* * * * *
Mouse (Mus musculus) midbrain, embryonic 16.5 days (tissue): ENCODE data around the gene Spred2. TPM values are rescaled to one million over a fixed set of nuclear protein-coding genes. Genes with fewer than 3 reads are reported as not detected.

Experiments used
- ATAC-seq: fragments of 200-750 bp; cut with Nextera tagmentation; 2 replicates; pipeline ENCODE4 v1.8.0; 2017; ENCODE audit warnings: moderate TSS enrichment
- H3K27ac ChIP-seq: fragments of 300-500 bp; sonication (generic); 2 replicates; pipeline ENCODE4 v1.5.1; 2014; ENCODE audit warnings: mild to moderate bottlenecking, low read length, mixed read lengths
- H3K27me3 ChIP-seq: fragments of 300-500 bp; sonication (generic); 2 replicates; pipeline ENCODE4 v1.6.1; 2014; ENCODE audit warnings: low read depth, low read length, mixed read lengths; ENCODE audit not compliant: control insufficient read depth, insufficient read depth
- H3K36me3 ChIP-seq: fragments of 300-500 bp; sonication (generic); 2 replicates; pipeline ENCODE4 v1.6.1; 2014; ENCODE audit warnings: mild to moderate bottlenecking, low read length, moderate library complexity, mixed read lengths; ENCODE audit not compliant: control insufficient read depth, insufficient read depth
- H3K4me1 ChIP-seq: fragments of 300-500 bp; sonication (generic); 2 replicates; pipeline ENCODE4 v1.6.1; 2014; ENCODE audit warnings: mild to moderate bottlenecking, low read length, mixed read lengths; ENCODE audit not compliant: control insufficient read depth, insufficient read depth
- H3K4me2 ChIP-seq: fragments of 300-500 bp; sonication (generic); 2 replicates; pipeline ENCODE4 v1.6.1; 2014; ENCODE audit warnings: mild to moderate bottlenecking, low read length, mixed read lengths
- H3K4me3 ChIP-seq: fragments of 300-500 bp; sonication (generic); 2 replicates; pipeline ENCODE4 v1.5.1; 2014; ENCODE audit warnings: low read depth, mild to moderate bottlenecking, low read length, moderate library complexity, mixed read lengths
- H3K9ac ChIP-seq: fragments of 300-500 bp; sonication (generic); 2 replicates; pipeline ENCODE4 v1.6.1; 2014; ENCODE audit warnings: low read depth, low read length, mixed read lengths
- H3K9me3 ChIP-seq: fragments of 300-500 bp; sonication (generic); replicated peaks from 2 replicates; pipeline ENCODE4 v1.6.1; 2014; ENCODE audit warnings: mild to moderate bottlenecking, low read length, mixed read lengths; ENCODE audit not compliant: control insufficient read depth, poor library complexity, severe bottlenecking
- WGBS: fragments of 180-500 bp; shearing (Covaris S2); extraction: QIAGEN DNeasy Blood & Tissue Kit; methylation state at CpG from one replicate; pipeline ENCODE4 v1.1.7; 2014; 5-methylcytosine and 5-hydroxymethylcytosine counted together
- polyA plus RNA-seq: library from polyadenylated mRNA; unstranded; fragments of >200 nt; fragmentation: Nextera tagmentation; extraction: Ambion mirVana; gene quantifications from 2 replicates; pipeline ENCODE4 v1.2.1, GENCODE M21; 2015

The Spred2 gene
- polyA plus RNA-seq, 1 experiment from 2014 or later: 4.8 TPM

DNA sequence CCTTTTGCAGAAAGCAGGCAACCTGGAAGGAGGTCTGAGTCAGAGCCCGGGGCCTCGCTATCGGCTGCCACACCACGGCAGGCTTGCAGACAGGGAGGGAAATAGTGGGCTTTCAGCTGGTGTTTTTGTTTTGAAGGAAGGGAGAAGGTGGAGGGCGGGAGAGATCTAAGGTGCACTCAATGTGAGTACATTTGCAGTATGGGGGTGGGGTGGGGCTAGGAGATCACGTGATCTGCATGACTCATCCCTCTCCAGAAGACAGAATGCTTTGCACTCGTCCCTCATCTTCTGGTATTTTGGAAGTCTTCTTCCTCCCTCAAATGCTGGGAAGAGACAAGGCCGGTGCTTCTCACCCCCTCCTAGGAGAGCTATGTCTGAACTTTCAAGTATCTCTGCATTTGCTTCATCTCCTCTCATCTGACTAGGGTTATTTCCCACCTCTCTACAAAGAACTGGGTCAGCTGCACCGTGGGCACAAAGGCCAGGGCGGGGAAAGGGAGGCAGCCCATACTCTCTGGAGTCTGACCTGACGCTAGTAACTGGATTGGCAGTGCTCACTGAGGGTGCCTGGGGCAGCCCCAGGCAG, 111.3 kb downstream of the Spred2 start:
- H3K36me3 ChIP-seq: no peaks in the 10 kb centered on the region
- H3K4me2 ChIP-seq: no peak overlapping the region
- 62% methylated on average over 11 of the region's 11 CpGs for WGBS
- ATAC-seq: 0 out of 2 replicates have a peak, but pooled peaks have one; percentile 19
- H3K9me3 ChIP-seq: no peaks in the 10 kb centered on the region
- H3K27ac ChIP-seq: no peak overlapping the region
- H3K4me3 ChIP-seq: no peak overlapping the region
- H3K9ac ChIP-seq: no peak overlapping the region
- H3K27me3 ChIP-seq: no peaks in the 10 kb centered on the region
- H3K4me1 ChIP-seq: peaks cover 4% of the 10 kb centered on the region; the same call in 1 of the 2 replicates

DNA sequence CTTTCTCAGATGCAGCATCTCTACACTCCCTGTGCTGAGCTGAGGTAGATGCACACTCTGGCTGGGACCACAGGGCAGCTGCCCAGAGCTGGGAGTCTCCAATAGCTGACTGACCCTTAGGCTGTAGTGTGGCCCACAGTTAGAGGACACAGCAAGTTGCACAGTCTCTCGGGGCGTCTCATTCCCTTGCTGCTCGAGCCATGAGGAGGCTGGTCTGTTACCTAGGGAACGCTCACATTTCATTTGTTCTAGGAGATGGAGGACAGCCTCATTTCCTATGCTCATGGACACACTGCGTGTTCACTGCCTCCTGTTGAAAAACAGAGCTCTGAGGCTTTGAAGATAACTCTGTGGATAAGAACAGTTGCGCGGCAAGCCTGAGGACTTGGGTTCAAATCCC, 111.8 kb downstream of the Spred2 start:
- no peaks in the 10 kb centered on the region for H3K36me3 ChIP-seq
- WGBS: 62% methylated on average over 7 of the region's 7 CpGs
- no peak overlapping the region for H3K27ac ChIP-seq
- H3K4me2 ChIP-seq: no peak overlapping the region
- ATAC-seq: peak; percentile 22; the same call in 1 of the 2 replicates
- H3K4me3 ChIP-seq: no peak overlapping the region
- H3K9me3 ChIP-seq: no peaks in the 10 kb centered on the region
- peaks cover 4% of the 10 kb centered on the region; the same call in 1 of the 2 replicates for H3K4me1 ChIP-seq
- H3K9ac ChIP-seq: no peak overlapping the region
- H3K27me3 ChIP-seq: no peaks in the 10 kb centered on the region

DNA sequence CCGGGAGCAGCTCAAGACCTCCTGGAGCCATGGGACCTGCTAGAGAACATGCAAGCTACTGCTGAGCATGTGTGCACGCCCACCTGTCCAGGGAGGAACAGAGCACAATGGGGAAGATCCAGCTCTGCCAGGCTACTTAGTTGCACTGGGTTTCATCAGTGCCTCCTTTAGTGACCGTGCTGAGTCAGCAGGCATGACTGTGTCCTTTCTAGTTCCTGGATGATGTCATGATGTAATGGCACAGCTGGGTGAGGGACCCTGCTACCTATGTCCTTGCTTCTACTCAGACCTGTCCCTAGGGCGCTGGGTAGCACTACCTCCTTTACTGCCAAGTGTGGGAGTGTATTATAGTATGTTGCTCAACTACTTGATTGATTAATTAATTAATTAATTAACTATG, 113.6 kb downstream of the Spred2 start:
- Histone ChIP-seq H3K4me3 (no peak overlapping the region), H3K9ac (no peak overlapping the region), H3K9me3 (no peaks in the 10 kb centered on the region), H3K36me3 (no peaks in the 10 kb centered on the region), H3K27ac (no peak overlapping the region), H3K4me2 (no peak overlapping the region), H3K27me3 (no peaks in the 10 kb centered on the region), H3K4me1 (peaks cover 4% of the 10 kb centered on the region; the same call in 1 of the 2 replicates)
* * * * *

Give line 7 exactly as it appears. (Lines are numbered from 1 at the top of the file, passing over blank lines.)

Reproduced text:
- H3K4me1 ChIP-seq: fragments of 300-500 bp; sonication (generic); 2 replicates; pipeline ENCODE4 v1.6.1; 2014; ENCODE audit warnings: mild to moderate bottlenecking, low read length, mixed read lengths; ENCODE audit not compliant: control insufficient read depth, insufficient read depth